Former mill workers in Guiseley are being urged to honour the memory of one of the town’s greatest philanthropists.
Members of Aireborough Civic Society are to unveil a blue plaque next month to recognise the importance of Jonathan Peate in the suburb’s rich history.
Mr Peate was born in a cottage in Yeadon in 1837 and went on to become a successful cloth manufacturer.
He built Nunroyd Mills with his two brothers in 1868 and the mill continued to employ residents until it was demolished in 1987.
Peate sold the mill in 1909 and four years later he reinvented Springhead Mills into a vertical woollen mill.
Members of the society are now looking for former employees to attend the special plaque unveiling.
Civic society chairman Clive Woods said: “Jonathan Peate was a key person in the development of the industry and his spirit of generosity is a good example of social responsibility that is just as relevant today as it was 100 years ago.”
Peate and his wife Ruth lived in Nunroyd House for many years until his death in 1924. He helped to fund the completion of Yeadon Town Hall and he donated Yeadon Park and Nethermoor Park to be used for the community.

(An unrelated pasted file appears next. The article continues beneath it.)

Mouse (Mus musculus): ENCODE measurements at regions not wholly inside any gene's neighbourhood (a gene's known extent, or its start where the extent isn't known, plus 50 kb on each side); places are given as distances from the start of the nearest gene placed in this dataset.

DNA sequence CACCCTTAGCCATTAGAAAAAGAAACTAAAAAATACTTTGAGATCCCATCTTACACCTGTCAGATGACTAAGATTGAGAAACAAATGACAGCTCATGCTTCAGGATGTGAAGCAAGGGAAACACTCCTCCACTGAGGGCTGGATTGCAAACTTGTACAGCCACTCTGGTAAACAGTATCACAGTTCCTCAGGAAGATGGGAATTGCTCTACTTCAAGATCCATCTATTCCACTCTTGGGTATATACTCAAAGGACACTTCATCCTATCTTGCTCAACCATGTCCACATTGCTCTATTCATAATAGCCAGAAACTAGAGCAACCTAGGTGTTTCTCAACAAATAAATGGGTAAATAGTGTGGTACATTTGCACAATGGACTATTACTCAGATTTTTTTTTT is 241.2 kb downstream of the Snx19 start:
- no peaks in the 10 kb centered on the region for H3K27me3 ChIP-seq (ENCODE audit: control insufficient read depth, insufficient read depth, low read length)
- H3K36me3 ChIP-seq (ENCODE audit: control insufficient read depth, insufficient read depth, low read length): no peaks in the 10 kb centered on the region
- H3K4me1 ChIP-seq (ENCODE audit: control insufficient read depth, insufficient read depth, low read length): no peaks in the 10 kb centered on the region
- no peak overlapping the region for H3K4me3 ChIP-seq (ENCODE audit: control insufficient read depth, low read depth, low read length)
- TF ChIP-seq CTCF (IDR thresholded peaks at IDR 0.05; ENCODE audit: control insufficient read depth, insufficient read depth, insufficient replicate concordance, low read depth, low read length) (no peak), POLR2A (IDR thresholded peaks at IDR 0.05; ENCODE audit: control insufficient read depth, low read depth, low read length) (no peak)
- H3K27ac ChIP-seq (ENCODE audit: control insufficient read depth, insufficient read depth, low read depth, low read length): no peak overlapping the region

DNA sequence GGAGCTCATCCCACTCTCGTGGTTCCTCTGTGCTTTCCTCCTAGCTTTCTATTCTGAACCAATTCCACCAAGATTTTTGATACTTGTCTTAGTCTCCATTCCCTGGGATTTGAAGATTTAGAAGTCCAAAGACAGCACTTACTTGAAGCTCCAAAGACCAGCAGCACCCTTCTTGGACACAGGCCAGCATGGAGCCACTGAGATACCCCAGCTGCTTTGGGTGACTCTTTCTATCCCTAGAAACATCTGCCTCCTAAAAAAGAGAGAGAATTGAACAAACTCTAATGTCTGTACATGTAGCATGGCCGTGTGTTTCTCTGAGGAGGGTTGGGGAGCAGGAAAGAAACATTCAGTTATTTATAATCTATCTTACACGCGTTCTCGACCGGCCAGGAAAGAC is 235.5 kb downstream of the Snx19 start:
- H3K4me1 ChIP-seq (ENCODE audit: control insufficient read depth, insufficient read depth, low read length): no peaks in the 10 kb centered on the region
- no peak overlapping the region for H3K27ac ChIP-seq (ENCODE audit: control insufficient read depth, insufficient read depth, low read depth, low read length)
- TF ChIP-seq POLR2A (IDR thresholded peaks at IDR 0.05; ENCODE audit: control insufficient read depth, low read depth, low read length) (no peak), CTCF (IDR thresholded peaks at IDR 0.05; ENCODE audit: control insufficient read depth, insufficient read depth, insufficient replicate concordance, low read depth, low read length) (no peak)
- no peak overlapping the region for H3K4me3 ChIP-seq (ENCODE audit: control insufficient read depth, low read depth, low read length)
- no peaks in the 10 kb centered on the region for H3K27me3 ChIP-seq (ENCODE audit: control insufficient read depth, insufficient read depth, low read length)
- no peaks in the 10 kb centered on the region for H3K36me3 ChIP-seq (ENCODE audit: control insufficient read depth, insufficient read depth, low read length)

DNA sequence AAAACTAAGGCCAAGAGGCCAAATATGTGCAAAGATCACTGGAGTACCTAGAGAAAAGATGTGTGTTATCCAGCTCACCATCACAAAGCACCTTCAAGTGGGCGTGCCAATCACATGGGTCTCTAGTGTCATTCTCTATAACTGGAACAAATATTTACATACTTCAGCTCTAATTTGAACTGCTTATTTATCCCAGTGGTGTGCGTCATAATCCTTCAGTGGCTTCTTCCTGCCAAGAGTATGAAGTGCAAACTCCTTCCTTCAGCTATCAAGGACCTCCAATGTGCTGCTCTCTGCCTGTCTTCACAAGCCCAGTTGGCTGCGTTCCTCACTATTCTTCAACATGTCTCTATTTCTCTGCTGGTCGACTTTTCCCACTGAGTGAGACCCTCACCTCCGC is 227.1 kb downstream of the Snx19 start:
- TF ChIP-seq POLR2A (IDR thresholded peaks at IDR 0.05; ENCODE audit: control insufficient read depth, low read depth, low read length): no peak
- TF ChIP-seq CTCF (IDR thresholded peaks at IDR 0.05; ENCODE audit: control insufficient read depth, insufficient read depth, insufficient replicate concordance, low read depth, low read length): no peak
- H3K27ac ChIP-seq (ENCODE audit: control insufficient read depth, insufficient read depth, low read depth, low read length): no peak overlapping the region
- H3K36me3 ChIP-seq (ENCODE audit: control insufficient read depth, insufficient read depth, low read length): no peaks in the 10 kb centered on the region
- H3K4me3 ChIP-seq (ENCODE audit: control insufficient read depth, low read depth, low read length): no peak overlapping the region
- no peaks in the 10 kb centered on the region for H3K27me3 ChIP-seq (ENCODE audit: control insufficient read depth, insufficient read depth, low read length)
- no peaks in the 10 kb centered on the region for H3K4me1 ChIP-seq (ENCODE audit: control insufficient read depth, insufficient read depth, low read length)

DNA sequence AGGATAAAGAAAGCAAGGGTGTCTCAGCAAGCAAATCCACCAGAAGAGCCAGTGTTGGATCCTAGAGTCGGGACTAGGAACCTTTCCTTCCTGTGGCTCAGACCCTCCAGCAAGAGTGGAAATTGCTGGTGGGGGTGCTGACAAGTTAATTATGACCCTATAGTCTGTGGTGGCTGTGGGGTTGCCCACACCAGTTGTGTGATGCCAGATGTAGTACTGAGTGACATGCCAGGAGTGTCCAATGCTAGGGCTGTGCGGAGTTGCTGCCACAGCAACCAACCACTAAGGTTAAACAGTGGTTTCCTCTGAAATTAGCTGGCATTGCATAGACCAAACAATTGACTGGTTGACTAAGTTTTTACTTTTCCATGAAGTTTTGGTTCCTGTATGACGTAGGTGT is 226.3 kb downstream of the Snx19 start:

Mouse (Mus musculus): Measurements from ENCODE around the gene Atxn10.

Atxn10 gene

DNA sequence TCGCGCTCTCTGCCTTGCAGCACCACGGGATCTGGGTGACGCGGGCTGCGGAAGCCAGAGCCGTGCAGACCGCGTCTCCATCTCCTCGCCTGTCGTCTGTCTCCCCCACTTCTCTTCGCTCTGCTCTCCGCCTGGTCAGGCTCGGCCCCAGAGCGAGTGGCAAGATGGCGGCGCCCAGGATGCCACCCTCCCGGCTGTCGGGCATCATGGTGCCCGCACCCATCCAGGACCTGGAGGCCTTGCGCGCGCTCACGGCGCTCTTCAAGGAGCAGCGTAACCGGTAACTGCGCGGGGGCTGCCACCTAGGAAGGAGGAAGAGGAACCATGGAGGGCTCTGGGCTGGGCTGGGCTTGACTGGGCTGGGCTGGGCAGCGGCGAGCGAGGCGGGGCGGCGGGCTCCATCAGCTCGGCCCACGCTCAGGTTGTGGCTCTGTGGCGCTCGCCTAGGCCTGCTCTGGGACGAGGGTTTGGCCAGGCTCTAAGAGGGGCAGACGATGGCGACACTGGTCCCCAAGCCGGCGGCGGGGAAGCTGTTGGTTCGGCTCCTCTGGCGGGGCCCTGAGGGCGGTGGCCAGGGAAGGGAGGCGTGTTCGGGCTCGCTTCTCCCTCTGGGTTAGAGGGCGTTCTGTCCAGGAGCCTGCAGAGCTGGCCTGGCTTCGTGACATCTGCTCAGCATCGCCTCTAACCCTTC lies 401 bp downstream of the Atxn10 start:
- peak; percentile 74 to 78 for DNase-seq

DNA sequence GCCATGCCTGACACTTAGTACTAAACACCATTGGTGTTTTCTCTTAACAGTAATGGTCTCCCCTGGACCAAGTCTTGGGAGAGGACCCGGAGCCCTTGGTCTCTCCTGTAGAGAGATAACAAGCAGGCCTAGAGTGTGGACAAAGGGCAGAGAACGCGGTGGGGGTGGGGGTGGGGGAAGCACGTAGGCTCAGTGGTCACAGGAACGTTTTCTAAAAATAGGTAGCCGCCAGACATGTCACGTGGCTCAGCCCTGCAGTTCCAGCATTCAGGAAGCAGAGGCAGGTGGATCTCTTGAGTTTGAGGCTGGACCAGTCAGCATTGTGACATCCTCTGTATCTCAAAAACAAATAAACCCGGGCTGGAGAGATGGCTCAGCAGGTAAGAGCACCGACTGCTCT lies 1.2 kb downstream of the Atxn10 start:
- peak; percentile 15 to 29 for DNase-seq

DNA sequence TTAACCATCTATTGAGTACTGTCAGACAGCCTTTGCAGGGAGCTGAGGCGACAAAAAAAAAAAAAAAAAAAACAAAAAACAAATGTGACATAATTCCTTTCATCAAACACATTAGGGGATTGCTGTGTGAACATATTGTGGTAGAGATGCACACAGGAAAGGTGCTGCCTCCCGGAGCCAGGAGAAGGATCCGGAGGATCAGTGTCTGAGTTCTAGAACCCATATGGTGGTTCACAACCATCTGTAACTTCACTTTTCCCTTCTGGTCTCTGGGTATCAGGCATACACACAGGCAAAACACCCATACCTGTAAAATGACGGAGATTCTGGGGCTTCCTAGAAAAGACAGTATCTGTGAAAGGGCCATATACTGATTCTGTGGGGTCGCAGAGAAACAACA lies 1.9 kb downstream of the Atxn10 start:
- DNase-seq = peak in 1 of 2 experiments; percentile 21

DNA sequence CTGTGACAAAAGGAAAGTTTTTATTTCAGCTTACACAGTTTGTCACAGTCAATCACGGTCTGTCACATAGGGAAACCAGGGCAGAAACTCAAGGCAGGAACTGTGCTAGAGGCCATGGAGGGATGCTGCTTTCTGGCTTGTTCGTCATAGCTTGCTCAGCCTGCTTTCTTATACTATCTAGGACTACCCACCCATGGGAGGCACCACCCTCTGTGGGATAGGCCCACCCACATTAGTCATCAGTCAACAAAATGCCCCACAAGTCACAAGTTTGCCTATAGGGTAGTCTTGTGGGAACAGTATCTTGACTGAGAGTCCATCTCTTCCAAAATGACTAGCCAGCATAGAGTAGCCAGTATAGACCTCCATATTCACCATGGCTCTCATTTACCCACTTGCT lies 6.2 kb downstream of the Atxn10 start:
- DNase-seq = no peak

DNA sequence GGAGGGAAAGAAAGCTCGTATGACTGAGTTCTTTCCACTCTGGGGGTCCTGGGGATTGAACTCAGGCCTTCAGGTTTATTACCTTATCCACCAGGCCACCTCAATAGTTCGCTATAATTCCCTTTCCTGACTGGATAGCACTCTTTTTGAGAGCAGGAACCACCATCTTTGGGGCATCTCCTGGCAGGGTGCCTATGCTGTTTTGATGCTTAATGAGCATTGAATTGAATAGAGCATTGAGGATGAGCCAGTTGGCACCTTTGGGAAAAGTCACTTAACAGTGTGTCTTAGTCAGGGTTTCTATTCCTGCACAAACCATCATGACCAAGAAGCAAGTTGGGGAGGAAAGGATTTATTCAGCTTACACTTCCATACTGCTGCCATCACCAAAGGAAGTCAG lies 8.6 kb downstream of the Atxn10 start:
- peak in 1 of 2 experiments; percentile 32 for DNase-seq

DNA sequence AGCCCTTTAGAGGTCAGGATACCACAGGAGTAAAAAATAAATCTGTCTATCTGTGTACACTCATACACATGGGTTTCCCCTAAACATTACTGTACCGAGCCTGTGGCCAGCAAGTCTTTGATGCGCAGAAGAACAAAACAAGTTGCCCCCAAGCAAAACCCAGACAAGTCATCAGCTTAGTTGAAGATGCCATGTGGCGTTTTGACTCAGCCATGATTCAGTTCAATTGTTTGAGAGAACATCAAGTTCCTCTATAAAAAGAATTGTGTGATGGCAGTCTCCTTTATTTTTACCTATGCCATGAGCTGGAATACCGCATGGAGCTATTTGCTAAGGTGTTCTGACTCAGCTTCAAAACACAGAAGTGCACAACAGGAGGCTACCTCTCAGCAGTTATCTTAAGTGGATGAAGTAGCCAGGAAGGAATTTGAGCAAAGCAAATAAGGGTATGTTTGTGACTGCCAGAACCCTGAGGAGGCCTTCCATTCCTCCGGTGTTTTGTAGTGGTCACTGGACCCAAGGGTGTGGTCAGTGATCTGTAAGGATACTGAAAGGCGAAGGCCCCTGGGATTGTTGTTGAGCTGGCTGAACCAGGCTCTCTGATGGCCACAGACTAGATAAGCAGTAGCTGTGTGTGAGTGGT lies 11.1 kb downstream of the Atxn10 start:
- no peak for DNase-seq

Peate also spent over 25 years as the chairman of the Board of Guardians which was responsible for looking after the poor, running the workhouse and later the Infirmary which then became Otley Hospital.
Former Nunroyd Mills employee Rex Learmonth, who worked at the site from 1953 until 1970, came up with the idea to honour Peate after he carried out some research about the family.
To attend the unveiling email Clive Woods at: firstname.lastname@example.org